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The Pandemic: How It Is Affecting Homebuying

What makes a pandemic such a hot time to buy?

It seems homes are selling faster than ever, which may be shocking in the face of a pandemic which has crippled our economy and limited our public interactions. However, the intimate process of buying and selling a home remains robust in the face of uncertainty. Interest rates remain incredibly low, buyer confidence seems to be more nuanced, and the types of homes being swept off the market the quickest seems to be changing. So what makes a pandemic such a hot time to buy? Let’s take a closer look…

What is causing so much faith in the market?

The simple answer is a robust securities market, a competitive supply/demand exchange, and the rapidly changing needs of the buyer; in addition to the fact that real estate remains a great reliable hard asset. Hard math combines with the human factor to create a housing market which thrives even in the face of a global outbreak.

How can I use the securities market to my advantage as a buyer?

Here is how the buyer can use this to their advantage: Buyers can keep a close eye on the securities market for fluctuating purchasing patterns. During Covid, the key institution to watch is the Federal Government. Because of the Covid lockdown, the Federal Government has stated that no renter or buyer can be evicted from their homes because they cannot pay for their stay, a resolution called “forbearance”. To counter this inevitable drop in loan payments, the Federal Government is going out of its way to purchase as many securities as it can. So long as this pattern continues, buyers remain in the sweet spot for locking in a low interest rate.

Home buyers invest in what is called the “primary market.” They go to the bank and get a loan to buy their home. With the borrowed money, buyers obtain a title lien which is held in trust to the benefit of the lenders (the bank). The loan agreement plus the lien agreement become an asset the bank can sell. The bank sells these bundled agreements, “securities,” in the “secondary markets” such as the Federal National Mortgage Association or the Federal Government (specifically the US Treasury). Why would the banks sell these loans? To create free cashflow for more loans to be made. Simply put: they sell the promissory note to a higher market for the cash right away. As long a securities can be sold, there is more money to be loaned and interest rates stay low.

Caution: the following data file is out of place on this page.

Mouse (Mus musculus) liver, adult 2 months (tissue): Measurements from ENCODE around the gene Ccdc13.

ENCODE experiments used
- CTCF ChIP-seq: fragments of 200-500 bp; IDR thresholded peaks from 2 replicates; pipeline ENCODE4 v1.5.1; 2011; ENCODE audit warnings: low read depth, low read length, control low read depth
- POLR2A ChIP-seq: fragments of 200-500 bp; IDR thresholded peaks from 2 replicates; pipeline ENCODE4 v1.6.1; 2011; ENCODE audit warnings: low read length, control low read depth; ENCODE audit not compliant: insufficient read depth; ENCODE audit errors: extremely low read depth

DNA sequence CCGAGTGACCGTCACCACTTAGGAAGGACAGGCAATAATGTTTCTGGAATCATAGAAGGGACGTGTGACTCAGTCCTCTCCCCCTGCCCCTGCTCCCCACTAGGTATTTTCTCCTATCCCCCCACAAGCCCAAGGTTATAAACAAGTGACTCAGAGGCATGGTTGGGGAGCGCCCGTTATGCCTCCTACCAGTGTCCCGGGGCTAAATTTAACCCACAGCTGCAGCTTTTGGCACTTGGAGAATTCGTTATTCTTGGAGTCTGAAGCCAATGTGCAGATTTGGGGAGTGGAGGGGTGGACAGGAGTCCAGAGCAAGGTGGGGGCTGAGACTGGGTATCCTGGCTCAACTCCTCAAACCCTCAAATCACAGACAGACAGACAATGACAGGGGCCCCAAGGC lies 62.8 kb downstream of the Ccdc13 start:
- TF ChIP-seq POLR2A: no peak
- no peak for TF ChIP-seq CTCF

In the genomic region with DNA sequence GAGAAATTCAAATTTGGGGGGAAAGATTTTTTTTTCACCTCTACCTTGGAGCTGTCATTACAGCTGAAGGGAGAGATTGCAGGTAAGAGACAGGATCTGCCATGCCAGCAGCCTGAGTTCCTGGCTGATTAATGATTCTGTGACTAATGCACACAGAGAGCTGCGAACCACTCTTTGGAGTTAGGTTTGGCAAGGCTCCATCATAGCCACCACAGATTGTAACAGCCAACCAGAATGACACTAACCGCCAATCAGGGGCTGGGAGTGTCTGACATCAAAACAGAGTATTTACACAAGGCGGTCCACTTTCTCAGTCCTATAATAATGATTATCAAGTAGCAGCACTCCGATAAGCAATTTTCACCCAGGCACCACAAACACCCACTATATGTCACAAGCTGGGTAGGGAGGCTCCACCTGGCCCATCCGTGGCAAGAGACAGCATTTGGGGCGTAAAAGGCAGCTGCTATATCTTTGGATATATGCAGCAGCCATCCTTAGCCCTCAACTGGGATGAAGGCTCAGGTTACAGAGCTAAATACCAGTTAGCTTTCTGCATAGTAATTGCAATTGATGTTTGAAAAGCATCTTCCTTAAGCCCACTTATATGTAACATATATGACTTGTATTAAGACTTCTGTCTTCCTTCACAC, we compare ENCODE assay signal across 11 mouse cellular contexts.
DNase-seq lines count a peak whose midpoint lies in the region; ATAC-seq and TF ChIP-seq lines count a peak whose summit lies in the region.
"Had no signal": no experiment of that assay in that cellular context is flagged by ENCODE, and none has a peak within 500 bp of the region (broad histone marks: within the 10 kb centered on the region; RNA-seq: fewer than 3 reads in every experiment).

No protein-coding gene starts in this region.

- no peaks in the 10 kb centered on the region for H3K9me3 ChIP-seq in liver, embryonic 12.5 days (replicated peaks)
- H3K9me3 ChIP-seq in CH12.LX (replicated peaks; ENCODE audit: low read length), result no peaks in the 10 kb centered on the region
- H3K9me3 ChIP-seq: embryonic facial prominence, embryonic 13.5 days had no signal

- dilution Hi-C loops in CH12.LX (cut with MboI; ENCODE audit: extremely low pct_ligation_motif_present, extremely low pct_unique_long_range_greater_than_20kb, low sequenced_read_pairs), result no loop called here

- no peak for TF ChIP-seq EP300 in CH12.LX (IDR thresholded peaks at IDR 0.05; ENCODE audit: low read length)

Has Covid affected buyer or seller priorities in a lasting way?

While from a banking standpoint, it is a buyers’ market, from the real state point of view, it’s a sellers’ market. There is a factor the sellers must take into account and it is directly affected by Covid: uncertainty.

Uncertainty is a natural factor that arises from a number of causes: election years, and the job market to name two, but Covid has introduced a new cause for uncertainty. People fear the consequences of allowing strangers to pass through their home, potentially spreading the disease. For many potential sellers this means taking advantage of the securities market to refinance their mortgage or make home improvements unless they absolutely have to put their house on the market. Uncertainty limits the supply of homes on the market, and the low interest rates of home loans encourages more buyers to submit higher offers. This makes the market incredibly competitive for homebuyers and often a seller will sell their house for top dollar very soon after they list… currently the national average is 22 days on the market before going under contract!

For the buyer, the securities market is encouraging them to buy bigger but Covid is also a driving force behind that decision. Covid has driven adults and children alike to stay inside. Buyers are anticipating being at home for the long haul and it is affecting their home buying wish list. Rumpus rooms are more essential than ever and they are being rebranded as “home offices” and “virtual classrooms.” This need for space to separate home life from work life is driving buyers to buy bigger and quicker.

Will the market continue to flourish? Absolutely. If you are a considering selling, now is the time to take advantage of this economic climate and put your house on the market. Low interest rates are encouraging buyers and sellers alike to participate in the securities market by taking out loans. Provided secondary markets continue to buy securities, the interest rates will remain low, driving home prices up. If you are a buyer, the market is competitive, but the likelihood of getting more home for your buck is high. With demand remaining high, an insufficient housing supply will continue to ensure rising home prices.

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